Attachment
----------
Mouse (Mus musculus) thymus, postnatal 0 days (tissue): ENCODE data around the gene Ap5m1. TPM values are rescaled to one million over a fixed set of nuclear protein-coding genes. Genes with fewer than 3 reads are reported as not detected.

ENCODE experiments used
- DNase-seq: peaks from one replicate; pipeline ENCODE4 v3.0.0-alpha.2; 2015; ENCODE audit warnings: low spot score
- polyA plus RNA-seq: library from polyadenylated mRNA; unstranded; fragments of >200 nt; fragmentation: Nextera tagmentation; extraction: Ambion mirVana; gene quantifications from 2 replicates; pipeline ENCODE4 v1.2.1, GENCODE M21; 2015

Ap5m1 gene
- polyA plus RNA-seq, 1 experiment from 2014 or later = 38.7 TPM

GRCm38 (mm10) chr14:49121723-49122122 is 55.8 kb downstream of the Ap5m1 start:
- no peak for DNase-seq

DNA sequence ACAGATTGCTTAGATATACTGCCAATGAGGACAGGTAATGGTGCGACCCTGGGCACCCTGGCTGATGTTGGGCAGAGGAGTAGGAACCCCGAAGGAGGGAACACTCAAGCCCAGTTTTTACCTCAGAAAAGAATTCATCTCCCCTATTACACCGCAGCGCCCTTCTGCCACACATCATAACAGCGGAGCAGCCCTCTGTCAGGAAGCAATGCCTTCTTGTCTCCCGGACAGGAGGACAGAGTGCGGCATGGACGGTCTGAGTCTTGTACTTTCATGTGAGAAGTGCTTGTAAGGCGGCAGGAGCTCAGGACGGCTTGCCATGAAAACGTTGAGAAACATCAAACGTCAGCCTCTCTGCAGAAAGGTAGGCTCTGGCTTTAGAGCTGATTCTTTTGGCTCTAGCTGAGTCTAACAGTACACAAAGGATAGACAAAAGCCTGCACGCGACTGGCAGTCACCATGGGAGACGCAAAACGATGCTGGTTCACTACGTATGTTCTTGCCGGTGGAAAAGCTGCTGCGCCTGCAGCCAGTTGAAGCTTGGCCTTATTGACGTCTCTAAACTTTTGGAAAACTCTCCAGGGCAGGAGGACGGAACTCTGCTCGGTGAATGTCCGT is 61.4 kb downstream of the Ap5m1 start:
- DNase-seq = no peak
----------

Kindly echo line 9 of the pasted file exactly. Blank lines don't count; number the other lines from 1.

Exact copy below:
DNA sequence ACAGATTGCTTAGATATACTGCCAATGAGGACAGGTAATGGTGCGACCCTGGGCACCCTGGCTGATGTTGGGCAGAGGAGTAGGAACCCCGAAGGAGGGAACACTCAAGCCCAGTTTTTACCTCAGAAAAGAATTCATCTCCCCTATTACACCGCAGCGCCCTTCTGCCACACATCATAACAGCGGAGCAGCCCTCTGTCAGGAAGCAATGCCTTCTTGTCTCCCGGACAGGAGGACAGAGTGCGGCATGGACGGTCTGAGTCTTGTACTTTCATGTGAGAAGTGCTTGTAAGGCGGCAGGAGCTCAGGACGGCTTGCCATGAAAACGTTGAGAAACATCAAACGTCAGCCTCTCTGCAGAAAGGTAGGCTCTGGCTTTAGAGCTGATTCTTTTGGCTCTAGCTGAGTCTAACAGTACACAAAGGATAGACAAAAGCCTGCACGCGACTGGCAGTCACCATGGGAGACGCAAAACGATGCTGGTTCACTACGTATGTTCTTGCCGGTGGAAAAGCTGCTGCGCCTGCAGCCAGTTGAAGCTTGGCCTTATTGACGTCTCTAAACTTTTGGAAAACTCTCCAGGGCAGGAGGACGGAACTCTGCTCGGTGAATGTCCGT is 61.4 kb downstream of the Ap5m1 start: